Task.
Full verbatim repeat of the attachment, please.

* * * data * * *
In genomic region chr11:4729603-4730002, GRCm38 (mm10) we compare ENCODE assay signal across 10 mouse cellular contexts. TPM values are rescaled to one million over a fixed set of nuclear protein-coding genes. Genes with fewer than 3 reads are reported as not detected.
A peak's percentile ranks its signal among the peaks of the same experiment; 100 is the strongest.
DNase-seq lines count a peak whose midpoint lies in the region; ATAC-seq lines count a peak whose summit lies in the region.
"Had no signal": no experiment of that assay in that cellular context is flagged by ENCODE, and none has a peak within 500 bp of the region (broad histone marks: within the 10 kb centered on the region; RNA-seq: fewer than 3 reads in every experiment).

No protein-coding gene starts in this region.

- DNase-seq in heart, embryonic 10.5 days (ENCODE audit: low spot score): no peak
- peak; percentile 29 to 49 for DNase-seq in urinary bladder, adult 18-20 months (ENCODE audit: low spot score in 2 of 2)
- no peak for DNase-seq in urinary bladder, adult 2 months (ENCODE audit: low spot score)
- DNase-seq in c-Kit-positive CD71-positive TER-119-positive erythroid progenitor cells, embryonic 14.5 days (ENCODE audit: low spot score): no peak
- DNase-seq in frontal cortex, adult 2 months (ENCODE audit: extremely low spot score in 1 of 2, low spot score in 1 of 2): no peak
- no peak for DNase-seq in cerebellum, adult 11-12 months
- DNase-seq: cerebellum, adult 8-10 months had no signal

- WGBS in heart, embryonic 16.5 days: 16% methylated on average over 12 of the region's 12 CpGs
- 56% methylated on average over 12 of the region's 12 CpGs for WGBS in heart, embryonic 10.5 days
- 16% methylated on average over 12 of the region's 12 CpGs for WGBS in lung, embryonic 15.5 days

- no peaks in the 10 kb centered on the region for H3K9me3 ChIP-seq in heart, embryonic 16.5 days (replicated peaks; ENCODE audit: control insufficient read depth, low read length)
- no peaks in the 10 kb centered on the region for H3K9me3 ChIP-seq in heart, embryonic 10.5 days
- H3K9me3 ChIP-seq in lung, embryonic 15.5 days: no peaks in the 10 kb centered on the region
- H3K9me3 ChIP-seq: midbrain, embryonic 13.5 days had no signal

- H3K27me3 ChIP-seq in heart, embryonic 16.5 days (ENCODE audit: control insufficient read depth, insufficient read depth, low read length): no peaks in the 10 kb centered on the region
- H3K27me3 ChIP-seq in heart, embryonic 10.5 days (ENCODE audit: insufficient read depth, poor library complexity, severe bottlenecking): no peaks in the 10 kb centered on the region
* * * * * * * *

In genomic region chr11:4729603-4730002, GRCm38 (mm10) we compare ENCODE assay signal across 10 mouse cellular contexts. TPM values are rescaled to one million over a fixed set of nuclear protein-coding genes. Genes with fewer than 3 reads are reported as not detected.
A peak's percentile ranks its signal among the peaks of the same experiment; 100 is the strongest.
DNase-seq lines count a peak whose midpoint lies in the region; ATAC-seq lines count a peak whose summit lies in the region.
"Had no signal": no experiment of that assay in that cellular context is flagged by ENCODE, and none has a peak within 500 bp of the region (broad histone marks: within the 10 kb centered on the region; RNA-seq: fewer than 3 reads in every experiment).

No protein-coding gene starts in this region.

- DNase-seq in heart, embryonic 10.5 days (ENCODE audit: low spot score): no peak
- peak; percentile 29 to 49 for DNase-seq in urinary bladder, adult 18-20 months (ENCODE audit: low spot score in 2 of 2)
- no peak for DNase-seq in urinary bladder, adult 2 months (ENCODE audit: low spot score)
- DNase-seq in c-Kit-positive CD71-positive TER-119-positive erythroid progenitor cells, embryonic 14.5 days (ENCODE audit: low spot score): no peak
- DNase-seq in frontal cortex, adult 2 months (ENCODE audit: extremely low spot score in 1 of 2, low spot score in 1 of 2): no peak
- no peak for DNase-seq in cerebellum, adult 11-12 months
- DNase-seq: cerebellum, adult 8-10 months had no signal

- WGBS in heart, embryonic 16.5 days: 16% methylated on average over 12 of the region's 12 CpGs
- 56% methylated on average over 12 of the region's 12 CpGs for WGBS in heart, embryonic 10.5 days
- 16% methylated on average over 12 of the region's 12 CpGs for WGBS in lung, embryonic 15.5 days

- no peaks in the 10 kb centered on the region for H3K9me3 ChIP-seq in heart, embryonic 16.5 days (replicated peaks; ENCODE audit: control insufficient read depth, low read length)
- no peaks in the 10 kb centered on the region for H3K9me3 ChIP-seq in heart, embryonic 10.5 days
- H3K9me3 ChIP-seq in lung, embryonic 15.5 days: no peaks in the 10 kb centered on the region
- H3K9me3 ChIP-seq: midbrain, embryonic 13.5 days had no signal

- H3K27me3 ChIP-seq in heart, embryonic 16.5 days (ENCODE audit: control insufficient read depth, insufficient read depth, low read length): no peaks in the 10 kb centered on the region
- H3K27me3 ChIP-seq in heart, embryonic 10.5 days (ENCODE audit: insufficient read depth, poor library complexity, severe bottlenecking): no peaks in the 10 kb centered on the region